And there really weren’t any big ones. The only discernible difference was that breakfast skippers ate fewer total calories over the course of the day, which counters the image of the breakfast skipper binging later on to make up for the loss. The downside was that they did burn fewer calories over the course of a day. Meanwhile, breakfast eaters were more active in the morning, but this mainly offset the extra calories they’d consumed for breakfast.

In terms of metabolic profiles, the two groups looked pretty close. The breakfast group, especially at the end of the six weeks, did have slightly more stable blood sugar levels over the course of a day than breakfast skippers.

“I almost never have breakfast,” study author James Betts told The Times. “That was part of my motivation for conducting this research, as everybody was always telling me off and saying I should know better.” He added that he doesn’t have plans to change his routine.

Other studies have suggested that skipping breakfast is linked to considerably poorer cardiovascular health: One large study last year, which followed nearly 27,000 men over a period of 16 years, showed that skipping breakfast was linked to a 27% increased risk of coronary heart disease. The authors said this is likely due to the connections between extended fasting and blood pressure, cholesterol, and insulin resistance.

It’s worth mentioning that the current study was very small and short-term, and it will need to be repeated with more people and over a longer period of time. It may be that the effects of breakfast-skipping add up over time, and the results only evident after several years.

The bottom line is still that you should do what feels right. If you wake up famished and can’t make it more than an hour without feeling woozy, you should probably eat breakfast. But if you don’t even think about eating till midday, then you’re probably fine to skip it. There’s so much individual variation in nutrition and metabolism that the idea that eating breakfast is either a good thing or a bad thing is getting pretty hard to swallow.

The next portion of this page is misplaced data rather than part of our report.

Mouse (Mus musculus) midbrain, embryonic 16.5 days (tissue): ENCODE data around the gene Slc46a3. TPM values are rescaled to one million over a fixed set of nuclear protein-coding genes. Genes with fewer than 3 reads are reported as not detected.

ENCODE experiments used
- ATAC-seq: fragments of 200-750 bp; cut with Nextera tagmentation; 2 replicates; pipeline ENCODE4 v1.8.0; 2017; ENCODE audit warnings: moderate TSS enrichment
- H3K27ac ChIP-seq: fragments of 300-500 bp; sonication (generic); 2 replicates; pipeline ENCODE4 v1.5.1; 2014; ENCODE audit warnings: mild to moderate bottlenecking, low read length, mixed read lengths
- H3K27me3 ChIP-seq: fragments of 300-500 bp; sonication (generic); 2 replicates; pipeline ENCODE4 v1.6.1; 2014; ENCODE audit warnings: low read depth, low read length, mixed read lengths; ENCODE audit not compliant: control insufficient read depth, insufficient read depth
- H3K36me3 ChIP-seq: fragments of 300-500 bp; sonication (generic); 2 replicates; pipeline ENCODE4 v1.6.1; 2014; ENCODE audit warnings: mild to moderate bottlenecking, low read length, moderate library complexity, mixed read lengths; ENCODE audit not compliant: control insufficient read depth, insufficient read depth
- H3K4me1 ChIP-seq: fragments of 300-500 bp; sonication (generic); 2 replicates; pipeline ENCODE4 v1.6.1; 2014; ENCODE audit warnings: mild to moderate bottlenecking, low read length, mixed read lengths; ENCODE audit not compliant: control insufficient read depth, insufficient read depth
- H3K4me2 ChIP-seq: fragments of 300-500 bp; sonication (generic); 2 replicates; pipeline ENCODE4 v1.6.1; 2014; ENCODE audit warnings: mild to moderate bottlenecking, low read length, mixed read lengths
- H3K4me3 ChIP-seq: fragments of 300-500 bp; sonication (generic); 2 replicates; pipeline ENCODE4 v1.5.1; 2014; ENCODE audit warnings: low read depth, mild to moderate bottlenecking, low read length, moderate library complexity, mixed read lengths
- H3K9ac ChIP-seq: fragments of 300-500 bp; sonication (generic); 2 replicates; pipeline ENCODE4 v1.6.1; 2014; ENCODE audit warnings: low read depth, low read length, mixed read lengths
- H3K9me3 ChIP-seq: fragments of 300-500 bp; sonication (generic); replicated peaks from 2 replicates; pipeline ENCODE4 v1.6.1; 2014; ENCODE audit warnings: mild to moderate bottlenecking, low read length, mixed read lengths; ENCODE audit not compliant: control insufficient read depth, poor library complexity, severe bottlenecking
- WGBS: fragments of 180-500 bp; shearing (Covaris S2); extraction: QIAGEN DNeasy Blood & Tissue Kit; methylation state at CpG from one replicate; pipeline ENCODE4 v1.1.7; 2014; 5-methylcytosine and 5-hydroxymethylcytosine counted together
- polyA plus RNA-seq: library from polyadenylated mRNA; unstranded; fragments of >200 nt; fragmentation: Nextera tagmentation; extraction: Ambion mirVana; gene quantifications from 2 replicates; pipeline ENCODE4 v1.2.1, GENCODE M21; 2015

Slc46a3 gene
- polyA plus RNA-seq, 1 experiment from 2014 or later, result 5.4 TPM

It’s possible that some of the old food cliches that have become standard beliefs over generations may not be as true as we once thought. There are still a few, though, that FoodFacts.com believes might still be worth repeating to future generations. “Eat your vegetables, they’re good for you.” “You are what you eat.” “An apple a day keeps the doctor away.” And while breakfast might eventually prove to NOT be the most important meal of the day, we do think there’s still something to be said for it. A healthy meal in the morning just might set the tone for the rest of the choices we make during the day.

http://www.forbes.com/sites/alicegwalton/2014/08/23/why-breakfast-may-not-be-the-most-important-meal-of-the-day/

A new take on eating healthy combines vice and virtue to achieve goals

iStock_000023805834SmallIf consistent healthy eating proves to be a challenge, there seems to be a possibility that total dedication may not be as effective in achieving a healthy lifestyle as you think.

Variety may trump virtue when it comes to the struggle to eat healthy, says a Vanderbilt marketing professor who studies consumer self-control and endorses “vice-virtue bundles” combining nutritious and not-so-nutritious foods.

“We suggest a simple … solution that can help consumers who would otherwise choose vice over virtue to simultaneously increase consumption of healthy foods (virtues) and decrease consumption of unhealthy foods (vices) while still fulfilling taste goals — ‘vice-virtue bundles,’” Kelly L. Haws, associate professor of management at Vanderbilt’s Owen Graduate School of Management, said.

The idea is to not give up entirely foods that provide pleasure but aren’t nutritious. Instead, the focus should be on lowering the portion of the “vice” foods and correspondingly raising the portion of a healthy food to replace it.

In a series of experiments, Haws and her colleagues found that people have a “taste-health balance point” — a proportion of vice and virtuous foods that make up one serving — which they find satisfactory. For most, the perfect vice-virtue bundle is made up of a small (1/4) to medium (1/2) portion of vice. So if a vice-virtue bundle was made up of fries and slices of apple, it might take a small or very small serving of fries to satiate the need for the vice food.

Haws is among five researchers who lay out their findings in “Vice-Virtue Bundles,” a paper under review for publication.

Vice-virtue bundles could also be the answer for many in the food service industry who are actively seeking out healthy food options that consumers will voluntarily choose, Haws said.

“Given that consumers consistently find vice-virtue bundles to be attractive, managers should consider adding vice-virtue bundles to their product lines,” Haws said.